Audio Attachment:Listen to Lawyer Ace Ankomah and National Security Coordinator, Lt. Col. Gbevlo Lartey (rtd) argue rather forcefully for and against the proposed SIM Card registration vis-à-vis the citizens’ right to privacy of correspondence and communication.
The storm of controversy generated by the proposed Subscriber Identity Module (SIM) Card registration vis-à-vis the citizens’ right to privacy of correspondence and communication, hit a crescendo on the airwaves today, Tuesday, January 26th, when two legal luminaries, one a former Military Officer and the other a practising lawyer, argued rather forcefully for and against the proposal.
Whiles Accra-based lawyer, Ace Anan Ankomah, believes “there are potential legal minefields that appear to be completely lost on the proponents of the exercise, “the National Security Co-ordinator, Lt. Col. Gbevlo Lartey contends that Ace Ankomah “is completely off-tangent.”
Mr Ankomah, who wrote an open letter to the Ministers of Finance and Communication in December, last year, but without any formal response, told Kwami-Sefa Kayi in an interview on Peace FM’s “Kokrokoo” that he has “no personal beef” with the proposed idea.
“I do not have a gripe against the proposed registration of the details of SIM Card holders in Ghana. Infact, I support the idea. However, what I have sought to do is to raise questions about who is leading the exercise, the use to which the information gathered would be put, amongst other”, he said.
The legal expert told Peace FM that he was rather concerned by overt moves by “National Security” for a mandatory registration of the details of all mobile phone subscribers in Ghana, with deadlines and threats of disconnection of unregistered customers.
“My concerns greatly increased when the 2010 Budget Statement, captured in paragraphs 621,628 672 and 824, plans by government to “acquire telecommunications monitoring equipment,” he added.
Ace Ankomah posited that the attempt to compel existing owners to register with the threat of disconnection is fraught with legal problems. According to him, in some countries where the equipment is in used, some governments have turned to “phone cloning.” Calling for the passage of a new law, the legal expert said, “mobile phone operators cannot under the threat of disconnection, compel users to comply with directives to provide personal details.”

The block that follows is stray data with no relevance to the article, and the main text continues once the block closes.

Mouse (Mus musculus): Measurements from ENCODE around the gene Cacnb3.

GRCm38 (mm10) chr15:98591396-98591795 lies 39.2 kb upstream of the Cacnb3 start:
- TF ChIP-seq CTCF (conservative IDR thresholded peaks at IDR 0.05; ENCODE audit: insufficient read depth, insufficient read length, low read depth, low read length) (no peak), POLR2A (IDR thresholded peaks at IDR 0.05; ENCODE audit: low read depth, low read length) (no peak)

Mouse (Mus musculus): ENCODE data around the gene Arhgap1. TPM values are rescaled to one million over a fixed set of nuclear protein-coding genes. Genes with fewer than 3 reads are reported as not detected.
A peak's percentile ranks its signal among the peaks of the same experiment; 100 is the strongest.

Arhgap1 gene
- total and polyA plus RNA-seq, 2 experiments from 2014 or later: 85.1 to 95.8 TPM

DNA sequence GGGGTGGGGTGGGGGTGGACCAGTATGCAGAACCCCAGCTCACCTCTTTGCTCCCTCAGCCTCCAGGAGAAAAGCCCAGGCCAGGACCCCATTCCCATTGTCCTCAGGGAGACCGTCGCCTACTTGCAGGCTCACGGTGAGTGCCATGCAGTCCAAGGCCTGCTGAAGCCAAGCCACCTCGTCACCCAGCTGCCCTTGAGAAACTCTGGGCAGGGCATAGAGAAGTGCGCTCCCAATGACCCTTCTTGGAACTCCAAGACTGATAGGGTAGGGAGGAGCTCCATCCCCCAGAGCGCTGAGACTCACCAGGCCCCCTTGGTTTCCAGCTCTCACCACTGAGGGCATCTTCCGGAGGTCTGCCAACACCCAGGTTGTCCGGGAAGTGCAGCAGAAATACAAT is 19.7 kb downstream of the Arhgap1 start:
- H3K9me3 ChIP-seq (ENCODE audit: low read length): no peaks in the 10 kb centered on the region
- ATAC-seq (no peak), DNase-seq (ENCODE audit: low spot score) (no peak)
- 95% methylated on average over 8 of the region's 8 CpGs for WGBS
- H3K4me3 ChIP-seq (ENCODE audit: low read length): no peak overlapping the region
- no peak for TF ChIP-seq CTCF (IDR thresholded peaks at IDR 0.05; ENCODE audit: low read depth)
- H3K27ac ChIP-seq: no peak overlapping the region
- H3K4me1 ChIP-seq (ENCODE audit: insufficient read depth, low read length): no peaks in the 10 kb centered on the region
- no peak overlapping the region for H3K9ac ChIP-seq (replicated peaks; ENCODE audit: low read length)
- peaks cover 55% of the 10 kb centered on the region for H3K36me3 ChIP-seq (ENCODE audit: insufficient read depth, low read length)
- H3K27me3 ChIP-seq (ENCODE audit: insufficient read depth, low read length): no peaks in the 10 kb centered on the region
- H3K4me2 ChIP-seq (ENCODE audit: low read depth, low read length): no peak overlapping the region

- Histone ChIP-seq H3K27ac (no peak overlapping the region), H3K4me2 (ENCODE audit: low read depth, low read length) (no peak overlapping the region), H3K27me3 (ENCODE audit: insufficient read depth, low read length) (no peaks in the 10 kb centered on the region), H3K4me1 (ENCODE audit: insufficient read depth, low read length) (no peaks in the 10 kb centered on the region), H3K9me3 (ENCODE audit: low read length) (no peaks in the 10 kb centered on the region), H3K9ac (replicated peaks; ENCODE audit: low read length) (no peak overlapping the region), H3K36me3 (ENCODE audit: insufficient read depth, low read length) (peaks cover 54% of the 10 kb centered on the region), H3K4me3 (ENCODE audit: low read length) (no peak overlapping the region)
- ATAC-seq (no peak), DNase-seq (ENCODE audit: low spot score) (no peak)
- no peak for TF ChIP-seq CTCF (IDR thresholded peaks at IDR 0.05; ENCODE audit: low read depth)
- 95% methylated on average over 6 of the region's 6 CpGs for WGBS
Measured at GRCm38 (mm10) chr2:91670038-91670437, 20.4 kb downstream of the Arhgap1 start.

“If the providers do this, they will be inviting themselves the biggest class action litigation the country has ever seen,” he added.
However, National Security Coordinator, Lt. Col. Gbevlo Lartey (rtd) sharply disagrees.
He avers that inasmuch as going in for a service means you have entered into a contract with the provider, the call for a new law or any amendment of existing law(s) is needless.
“Kwami, how can you have a contract with someone you don’t know…what we’re saying is that if a telecom operator cannot or does not have the details of its customer, then its capacity to provide national security with information when the need arises falls short…if someone is kidnapped and a ransom is demanded via a phone call, the telecom operator should have the capacity to give details of the SIM owner when the security agencies orders for it. But right now, they don’t have that capacity. End of story…the telephone has become a dangerous weapon,” he said.
At this point, the intellectual discourse then degenerated into a back and forth debate with both sides unwilling to concede to the other.
For now, it remains to be seen if National Security through the National Communications Authority will have its way, or whether the proponents for the requisite legislation will hold sway.
Disclaimer: Opinions expressed here are those of the writers and do not reflect those of Peacefmonline.com. Peacefmonline.com accepts no responsibility legal or otherwise for their accuracy of content. Please report any inappropriate content to us, and we will evaluate it as a matter of priority.